• How can we understand our patient populations? (e.g. Where do they live? How old are they? What conditions do they have?)
  • Where are we doing well and should continue? Can we take that learning and apply it elsewhere?
  • Where do we need to improve?
  • Instead of worrying what’s outside our control, what is in our control to improve that area?

Establish your quality goals

Quality is one of the easier concepts for clinicians to grasp in the shift to value-based care. Great physicians gravitate towards quality care and patient satisfaction in the first place, and the concept of improving quality is a lot more digestible than the daunting concept of “lowering total cost of care.” Implementing a strong quality program is simply a matter of creating operational discipline around that focus. (And candidly, you are building the discipline that will work well when you tackle more gnarly value-based problems.) Start by asking:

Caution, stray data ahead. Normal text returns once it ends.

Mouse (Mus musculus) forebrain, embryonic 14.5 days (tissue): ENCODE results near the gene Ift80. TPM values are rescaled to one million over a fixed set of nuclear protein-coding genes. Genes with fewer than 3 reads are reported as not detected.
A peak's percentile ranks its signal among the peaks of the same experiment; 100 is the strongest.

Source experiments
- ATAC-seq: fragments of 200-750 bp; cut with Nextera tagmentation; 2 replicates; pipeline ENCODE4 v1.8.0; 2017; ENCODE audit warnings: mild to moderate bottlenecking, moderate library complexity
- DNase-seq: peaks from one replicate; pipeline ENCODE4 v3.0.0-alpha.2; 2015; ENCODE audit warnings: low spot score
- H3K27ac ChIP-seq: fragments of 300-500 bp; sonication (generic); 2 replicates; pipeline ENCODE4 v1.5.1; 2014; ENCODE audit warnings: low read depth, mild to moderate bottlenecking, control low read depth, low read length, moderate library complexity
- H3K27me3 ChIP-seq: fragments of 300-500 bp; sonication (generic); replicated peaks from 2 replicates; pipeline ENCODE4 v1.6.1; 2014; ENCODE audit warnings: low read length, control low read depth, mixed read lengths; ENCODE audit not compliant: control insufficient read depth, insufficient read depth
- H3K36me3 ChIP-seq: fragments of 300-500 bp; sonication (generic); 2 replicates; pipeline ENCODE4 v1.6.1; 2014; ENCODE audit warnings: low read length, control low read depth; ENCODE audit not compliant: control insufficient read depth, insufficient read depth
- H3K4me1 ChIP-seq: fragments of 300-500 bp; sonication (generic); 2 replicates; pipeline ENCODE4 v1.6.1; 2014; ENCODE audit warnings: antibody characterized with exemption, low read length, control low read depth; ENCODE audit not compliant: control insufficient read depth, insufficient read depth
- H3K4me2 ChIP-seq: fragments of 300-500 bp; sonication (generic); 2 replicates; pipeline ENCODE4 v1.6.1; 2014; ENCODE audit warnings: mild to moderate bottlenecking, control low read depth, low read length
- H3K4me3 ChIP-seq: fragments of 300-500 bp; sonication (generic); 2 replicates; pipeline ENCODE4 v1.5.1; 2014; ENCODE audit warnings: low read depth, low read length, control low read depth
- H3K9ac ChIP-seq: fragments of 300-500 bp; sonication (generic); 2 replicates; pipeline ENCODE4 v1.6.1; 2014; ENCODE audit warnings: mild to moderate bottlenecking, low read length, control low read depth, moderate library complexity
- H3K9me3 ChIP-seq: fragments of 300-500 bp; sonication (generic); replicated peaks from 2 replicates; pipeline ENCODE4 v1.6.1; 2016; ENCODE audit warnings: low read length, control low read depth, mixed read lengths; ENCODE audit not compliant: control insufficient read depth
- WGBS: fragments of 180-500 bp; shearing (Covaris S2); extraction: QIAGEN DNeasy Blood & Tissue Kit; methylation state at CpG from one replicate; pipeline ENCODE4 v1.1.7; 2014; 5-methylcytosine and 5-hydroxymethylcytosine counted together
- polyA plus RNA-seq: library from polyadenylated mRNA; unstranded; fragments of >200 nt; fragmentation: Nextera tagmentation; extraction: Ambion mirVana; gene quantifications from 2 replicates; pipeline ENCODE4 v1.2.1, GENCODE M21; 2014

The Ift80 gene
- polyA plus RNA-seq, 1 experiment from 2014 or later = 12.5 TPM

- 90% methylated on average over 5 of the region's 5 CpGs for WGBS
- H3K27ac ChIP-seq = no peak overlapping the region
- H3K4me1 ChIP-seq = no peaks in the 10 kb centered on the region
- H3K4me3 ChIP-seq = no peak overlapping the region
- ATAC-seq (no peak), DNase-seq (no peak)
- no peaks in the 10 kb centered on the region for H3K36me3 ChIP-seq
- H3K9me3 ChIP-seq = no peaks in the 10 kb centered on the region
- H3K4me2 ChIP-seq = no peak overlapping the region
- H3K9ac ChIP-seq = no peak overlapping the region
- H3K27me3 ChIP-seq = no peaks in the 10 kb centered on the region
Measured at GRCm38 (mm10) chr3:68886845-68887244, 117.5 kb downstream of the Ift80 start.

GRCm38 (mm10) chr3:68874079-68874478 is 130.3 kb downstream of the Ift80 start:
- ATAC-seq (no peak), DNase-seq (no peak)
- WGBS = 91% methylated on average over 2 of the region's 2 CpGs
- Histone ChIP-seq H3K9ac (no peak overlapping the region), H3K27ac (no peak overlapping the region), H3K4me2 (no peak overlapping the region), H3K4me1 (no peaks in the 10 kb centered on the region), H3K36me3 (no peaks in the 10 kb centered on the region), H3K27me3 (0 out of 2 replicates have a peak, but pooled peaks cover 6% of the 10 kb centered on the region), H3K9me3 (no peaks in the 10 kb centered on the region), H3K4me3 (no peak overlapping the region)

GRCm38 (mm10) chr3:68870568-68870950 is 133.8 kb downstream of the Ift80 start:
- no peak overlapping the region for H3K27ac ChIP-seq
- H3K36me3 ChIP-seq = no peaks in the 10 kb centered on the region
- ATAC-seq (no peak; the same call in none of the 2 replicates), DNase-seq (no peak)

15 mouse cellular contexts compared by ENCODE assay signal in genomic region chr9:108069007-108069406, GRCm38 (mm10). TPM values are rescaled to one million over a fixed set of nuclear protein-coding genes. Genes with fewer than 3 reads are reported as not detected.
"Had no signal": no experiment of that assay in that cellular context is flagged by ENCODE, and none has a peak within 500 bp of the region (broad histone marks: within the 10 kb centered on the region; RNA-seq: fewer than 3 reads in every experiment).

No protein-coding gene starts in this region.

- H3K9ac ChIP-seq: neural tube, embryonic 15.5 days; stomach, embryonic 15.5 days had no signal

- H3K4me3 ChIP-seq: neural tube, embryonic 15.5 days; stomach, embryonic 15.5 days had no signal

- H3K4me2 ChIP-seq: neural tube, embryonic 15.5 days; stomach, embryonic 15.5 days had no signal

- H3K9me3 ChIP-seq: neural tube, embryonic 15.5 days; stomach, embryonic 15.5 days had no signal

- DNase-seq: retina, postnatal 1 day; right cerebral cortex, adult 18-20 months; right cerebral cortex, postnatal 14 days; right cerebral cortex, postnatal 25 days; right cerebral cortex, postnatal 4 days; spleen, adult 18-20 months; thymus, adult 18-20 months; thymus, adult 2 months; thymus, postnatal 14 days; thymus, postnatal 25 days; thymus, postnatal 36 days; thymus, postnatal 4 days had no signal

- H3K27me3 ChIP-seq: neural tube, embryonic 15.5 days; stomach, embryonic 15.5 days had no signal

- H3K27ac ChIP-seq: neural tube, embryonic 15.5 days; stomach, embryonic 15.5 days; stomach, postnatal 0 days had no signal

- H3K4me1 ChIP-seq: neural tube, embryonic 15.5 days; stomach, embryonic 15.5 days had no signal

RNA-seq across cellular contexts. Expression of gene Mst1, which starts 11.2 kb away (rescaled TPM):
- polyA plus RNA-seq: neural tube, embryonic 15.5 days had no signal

• What are the quality metrics we are judged by in payer programs? (e.g. MSSP’s quality measures)
  • Do we have workflows and training that teaches providers and staff to succeed in each measure?
  • Is our EHR system built or configured to capture quality metrics? (Unfortunately, there are still a significant number of bad EHRs for this task.)
  • Do we have ways to reach patients who have gaps in care and get them back in the office?
  • Do we continually deliver metrics to our physicians on how they are performing? (This helps to track progress and identify opportunities for improvement.)

Conquer cost by first conquering your own access

Lowering total cost of care can be an intimidating objective, especially when you’re just getting started with population health. For PCPs, that journey usually starts with lowering unnecessary utilization of expensive healthcare services. That includes unnecessary hospitalizations, specialist visits, tests, and imaging. But rather than getting your head spinning with complicated analytics, care coordination programs, or other complex solutions, start with a simple question: Are you accessible to your patients? My guess is you probably aren’t accessible enough. From there, ask yourself:

  • Do my patients know where to go for immediate care … or do they have to figure this out on their own?